This is not to say that the traditional data scientist or data analyst doesn't have a place in the new world of visualization. On the contrary, companies need data-savvy individuals more than ever. But because of this transformation of data visualization capabilities, and the increased demand for data-driven decisions, companies need to consider a new specialist on their team: The data visualization expert, fluent in both quantifying and qualifying data to support business goals.

Do you agree or disagree? Read Jonathan Schwabish's Counterpoint and share your thoughts below.

Related posts:

Point / Counterpoint, Independent Thought Leader

Hyoun Park is the CEO and Founder of Amalgam Insights, a firm focused on technology and data consumption management. Over the past 20+ years, Park has been at the forefront of trends such as Moneyball, social networking, Bring Your Own Device, the Subscription Economy, and video as the dominant use of Internet bandwidth. Park has a soft spot in his heart for new and innovative technology startups and is dedicated to supporting greater gender and cultural diversity in science, technology, engineering, and mathematics.

Park has an MBA from Boston University and a bachelor's degree in Women's and Gender Studies from Amherst College.

Counterpoint: Train for Data Visualization Skills

Chances are you've already got good data visualization experts on staff, even if you don't know it yet.

Customer-Centric Banking Analytics Scares Me

Banks have tons of customer data at their disposal; unfortunately not all will use it scrupulously.


Re: balance
  • 4/17/2013 12:38:31 PM
NO RATINGS

Yes, Beth, exactly. Thank you. In the vast majority of cases, there's a tool somewhere that will satisfy. Ten to twenty years ago, it might have made sense to assign a company resource to data visualization. Today, enough very smart people have made data visualization their full time job, and produced commercial quality products for visualization, that experts and specialists are no longer necessary. As for artful presentation, big companies have communications or art departments when that sort of thing is truly necessary.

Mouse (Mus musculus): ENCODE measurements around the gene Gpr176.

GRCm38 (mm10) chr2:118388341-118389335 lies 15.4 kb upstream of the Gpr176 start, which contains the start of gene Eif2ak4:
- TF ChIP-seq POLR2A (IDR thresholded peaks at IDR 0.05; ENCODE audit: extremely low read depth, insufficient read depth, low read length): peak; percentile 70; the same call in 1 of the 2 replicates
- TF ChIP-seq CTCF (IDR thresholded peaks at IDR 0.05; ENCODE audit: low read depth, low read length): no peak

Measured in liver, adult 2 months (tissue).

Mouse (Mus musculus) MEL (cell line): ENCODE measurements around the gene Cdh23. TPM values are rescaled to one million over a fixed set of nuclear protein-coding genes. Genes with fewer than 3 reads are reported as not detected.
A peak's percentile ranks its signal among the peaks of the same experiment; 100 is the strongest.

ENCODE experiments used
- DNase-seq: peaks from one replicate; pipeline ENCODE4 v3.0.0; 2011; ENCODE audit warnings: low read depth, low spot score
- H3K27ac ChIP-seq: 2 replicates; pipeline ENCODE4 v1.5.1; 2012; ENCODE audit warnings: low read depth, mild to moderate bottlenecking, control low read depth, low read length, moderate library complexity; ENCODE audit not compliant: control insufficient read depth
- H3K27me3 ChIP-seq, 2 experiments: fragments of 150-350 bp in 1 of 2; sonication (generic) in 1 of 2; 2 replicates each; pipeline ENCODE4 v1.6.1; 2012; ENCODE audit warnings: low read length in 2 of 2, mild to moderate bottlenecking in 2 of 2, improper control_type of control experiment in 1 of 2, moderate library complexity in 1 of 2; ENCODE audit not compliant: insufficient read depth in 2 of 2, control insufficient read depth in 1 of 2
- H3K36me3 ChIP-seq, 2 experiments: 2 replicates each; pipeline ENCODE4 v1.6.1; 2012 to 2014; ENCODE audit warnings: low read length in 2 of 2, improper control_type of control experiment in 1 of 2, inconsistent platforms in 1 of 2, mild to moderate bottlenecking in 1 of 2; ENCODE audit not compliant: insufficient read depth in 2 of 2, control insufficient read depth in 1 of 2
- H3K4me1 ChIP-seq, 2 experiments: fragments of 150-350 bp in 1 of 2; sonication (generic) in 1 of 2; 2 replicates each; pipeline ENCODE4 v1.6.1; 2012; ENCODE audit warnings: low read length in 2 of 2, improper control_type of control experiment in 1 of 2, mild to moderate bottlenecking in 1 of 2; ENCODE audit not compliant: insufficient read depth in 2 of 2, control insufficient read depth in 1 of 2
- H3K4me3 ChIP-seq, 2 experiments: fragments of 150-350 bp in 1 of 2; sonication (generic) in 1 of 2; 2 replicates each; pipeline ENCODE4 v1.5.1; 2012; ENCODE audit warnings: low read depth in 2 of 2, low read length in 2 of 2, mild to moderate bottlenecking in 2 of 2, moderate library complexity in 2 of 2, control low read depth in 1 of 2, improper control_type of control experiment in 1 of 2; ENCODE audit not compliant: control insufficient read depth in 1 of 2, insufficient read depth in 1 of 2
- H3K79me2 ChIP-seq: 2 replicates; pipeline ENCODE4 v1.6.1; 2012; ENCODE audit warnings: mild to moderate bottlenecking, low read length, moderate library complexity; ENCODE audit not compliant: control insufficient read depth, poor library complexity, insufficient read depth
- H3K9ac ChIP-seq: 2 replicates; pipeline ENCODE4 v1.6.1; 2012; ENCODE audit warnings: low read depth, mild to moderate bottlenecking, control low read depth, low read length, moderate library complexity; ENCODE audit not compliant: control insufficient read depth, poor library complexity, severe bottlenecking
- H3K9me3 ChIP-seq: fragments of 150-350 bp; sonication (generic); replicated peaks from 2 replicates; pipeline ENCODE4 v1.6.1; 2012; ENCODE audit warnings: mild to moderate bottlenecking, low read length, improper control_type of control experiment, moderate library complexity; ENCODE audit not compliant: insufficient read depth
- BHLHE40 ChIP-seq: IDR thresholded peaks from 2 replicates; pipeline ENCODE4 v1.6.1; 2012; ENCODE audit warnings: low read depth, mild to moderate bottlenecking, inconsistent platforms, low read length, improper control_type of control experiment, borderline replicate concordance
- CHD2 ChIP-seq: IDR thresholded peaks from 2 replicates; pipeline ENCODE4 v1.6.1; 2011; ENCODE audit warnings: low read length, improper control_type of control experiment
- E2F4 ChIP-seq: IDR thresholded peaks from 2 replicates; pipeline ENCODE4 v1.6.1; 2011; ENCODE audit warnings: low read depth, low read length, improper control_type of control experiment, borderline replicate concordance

Re: balance
  • 4/17/2013 12:29:46 PM
NO RATINGS

I like the idea of an example, Noreen, but "good" depends on the need. Some that I find visually appealing, just because they look cool and are fun to click through, are treemap, tag cloud, and fish-eye. My question -- consider it rhetorical -- is just what sort of data can't be explored using the wealth of visualization methods we have on hand today?

Re: balance
  • 4/17/2013 12:17:22 PM
NO RATINGS

@jmarkdavis, so, in a nutshell, it's all about finding the right tool?

Re: balance
  • 4/17/2013 11:12:42 AM
NO RATINGS

jmarkdavis, Can you share an example of what you consider a good visualization?

Re: balance
  • 4/17/2013 11:09:33 AM
NO RATINGS

I understand what you're suggesting, but think about the practicality of it. Simplification is precisely the point. If the analytics and big data tools available in a given enterprise aren't getting the job done, what is the most efficient and effective remedy? I can tell you from years of first hand experience that seeking or creating an expert capable of inventing and then building something entirely new is a losing proposition, unless of course that enterprise happens to be in the business of building and selling such tools. The smart money will conduct a product search, find a product with suitable exploration features, acquire that product, train appropriate roles, and quickly reap the benefits.